“As anxiety increases, all of its protective effect disappears. On the other hand, a complete absence of anxiety may lead to a risky lack of vigilance. ” says Laura Polloni (PsyD), FARC – Padua University Hospital.
What then is the right amount of anxiety in food allergy?
Mandell et- al. mention the “Goldilocks principle” to refer to a level of anxiety that is “just right” for families’ adjustment to living with food allergy and optimal quality of life.
This optimal response also called “relaxed readiness” facilitates adaptive coping and effective disease management while minimizing maladaptive hypervigilance and potentially dangerous risk-taking behavior.
A multidisciplinary team is key
As recommended by EAACI Guidelines, facilitated access to psychological interventions through coordination among healthcare professionals should be ideally put in place for the effective treatment of food-allergic patients.
The first thing to determine when confronted with a seemingly anxious patient or caregiver with food allergy is whether the anxiety is appropriate or excessive. Anxiety disorders have specific diagnostic criteria, and are characterized by persistent anxiety that causes clinically significant distress or impairment in functioning. Consultation with a mental health professional is usually warranted if an anxiety disorder is suspected or diagnosed.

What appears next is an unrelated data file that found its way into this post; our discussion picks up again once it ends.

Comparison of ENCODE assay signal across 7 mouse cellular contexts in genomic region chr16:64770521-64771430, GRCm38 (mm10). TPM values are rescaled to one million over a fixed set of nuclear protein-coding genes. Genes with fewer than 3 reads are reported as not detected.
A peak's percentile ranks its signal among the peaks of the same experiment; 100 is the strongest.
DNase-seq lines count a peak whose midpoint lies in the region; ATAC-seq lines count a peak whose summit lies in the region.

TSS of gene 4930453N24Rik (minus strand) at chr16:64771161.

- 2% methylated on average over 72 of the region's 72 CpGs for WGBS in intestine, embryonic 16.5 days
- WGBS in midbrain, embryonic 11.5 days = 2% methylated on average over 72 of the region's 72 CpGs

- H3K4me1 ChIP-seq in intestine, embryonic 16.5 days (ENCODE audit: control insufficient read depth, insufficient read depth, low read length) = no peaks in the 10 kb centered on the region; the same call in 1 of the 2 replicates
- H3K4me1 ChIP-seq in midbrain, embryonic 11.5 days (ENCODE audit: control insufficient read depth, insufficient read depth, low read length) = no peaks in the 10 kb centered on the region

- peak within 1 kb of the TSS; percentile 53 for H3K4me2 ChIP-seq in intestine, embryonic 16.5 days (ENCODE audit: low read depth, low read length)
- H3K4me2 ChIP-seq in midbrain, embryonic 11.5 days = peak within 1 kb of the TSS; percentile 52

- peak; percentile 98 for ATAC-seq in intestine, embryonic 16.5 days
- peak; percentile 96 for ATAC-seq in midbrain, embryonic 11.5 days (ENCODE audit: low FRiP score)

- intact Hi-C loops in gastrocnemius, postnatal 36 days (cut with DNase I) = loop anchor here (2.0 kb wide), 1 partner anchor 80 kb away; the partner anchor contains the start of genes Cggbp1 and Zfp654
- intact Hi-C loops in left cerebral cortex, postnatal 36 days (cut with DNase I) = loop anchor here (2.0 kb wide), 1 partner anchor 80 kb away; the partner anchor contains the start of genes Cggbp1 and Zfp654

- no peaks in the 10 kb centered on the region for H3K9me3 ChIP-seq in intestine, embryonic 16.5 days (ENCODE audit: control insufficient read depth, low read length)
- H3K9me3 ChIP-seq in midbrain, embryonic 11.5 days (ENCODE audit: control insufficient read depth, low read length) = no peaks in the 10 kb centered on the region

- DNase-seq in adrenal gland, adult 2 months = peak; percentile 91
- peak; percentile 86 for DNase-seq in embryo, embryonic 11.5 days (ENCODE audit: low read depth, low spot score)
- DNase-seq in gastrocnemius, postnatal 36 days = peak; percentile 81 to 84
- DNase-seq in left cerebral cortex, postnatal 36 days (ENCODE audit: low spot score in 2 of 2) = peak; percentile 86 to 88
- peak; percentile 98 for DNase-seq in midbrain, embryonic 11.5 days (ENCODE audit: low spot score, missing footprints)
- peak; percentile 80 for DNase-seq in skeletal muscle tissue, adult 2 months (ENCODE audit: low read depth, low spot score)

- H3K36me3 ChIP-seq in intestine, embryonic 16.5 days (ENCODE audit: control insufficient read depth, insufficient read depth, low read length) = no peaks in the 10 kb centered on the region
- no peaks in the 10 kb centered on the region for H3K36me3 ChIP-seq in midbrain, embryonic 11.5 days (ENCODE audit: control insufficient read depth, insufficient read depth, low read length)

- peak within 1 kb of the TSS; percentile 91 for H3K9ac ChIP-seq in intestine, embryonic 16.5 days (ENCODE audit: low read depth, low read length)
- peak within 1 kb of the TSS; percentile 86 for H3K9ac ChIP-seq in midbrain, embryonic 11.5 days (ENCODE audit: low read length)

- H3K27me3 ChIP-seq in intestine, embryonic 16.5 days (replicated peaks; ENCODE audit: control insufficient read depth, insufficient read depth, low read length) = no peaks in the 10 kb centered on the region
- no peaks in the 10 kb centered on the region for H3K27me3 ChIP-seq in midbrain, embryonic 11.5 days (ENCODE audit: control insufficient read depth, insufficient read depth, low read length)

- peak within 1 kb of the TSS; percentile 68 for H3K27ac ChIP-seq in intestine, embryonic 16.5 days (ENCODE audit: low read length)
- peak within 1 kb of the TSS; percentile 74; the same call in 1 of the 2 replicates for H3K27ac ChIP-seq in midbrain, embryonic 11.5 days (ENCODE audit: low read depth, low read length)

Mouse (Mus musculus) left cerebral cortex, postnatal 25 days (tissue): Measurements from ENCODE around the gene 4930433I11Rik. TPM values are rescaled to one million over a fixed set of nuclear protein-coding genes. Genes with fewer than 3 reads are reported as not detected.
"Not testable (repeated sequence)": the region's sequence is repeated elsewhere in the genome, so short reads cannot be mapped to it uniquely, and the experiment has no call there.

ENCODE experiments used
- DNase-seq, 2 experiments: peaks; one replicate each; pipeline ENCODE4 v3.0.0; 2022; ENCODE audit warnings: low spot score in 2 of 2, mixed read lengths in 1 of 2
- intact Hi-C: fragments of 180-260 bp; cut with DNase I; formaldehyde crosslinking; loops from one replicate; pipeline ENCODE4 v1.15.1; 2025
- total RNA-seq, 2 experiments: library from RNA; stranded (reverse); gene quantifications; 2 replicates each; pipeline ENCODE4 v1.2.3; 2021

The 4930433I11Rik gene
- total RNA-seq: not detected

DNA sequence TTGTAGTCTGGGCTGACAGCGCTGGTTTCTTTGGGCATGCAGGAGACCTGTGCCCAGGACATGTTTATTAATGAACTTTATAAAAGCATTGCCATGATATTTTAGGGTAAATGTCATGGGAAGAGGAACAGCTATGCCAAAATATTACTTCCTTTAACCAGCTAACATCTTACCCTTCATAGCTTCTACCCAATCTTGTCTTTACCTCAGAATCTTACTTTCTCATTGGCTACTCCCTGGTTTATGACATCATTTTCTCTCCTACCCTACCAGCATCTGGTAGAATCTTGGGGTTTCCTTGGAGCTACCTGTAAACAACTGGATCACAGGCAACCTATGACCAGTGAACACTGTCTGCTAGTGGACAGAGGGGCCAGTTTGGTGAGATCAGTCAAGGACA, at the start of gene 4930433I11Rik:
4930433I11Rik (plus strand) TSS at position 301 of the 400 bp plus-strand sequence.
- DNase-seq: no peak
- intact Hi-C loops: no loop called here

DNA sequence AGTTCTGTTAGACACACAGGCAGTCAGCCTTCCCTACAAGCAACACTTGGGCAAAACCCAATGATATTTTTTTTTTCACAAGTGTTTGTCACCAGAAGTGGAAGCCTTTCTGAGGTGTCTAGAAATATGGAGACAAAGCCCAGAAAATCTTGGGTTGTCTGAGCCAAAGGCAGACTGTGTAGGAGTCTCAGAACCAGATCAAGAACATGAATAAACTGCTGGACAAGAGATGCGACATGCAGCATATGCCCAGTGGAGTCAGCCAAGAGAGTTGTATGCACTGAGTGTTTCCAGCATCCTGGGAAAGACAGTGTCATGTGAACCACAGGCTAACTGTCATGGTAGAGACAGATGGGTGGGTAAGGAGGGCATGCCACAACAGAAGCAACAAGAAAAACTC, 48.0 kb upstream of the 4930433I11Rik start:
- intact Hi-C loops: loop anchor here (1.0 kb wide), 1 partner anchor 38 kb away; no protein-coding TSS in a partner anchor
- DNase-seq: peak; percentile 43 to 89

“Monitoring QoL, facilitating self-management, promoting food allergy awareness and education in schools, addressing patients organizations can ameliorate anxiety symptoms, however in some cases this is not enough. Both clinicians and patients sometimes do not feel comfortable in referring to mental health services even when needed, and many situations remain undertreated. A multidisciplinary patient-centred approach should be considered. Patients and families may benefit from different psychological interventions such as psychoeducation and counselling that are mainly focused on improving patients’ and families’ awareness of their difficulties and strengths in dealing with food allergy and promote more adaptive coping, FA specific psychological support to allow patients to express feelings in a safe environment, to alleviate distress and prevent psychopathological risk – or psychotherapy for more structured psychological symptoms and mental health problems.” says Laura Polloni (PsyD), FARC – Padua University Hospital.
From a clinical perspective, more mental health professionals need to be trained to understand the unique aspects of food allergy that make life stressful, and impress on allergy clinics the importance of establishing connections with mental health professionals either by hiring them into their own divisions or reaching out to therapists in their communities.
“Allergists need to be proactive and anticipate that their food allergy families will be stressed and at times anxious, so that families don’t need to be the ones to reach out. This means allergists should ask families how they are doing, how they are coping, what stresses them, and if they need it provide them with handouts about mental health and referrals to mental health professionals.” says Linda Herbert (PsyD), Children’s National Health System, Washington DC.
The European Academy of Allergy and Clinical Immunology (EAACI) is an association of clinicians, researchers and allied health professionals founded in 1956. EAACI is dedicated to improving the health of people affected by allergic diseases. With more 11,000 members from 122 countries and over 75 National Allergy Societies, EAACI is the primary source of expertise in Europe for all aspects of allergy.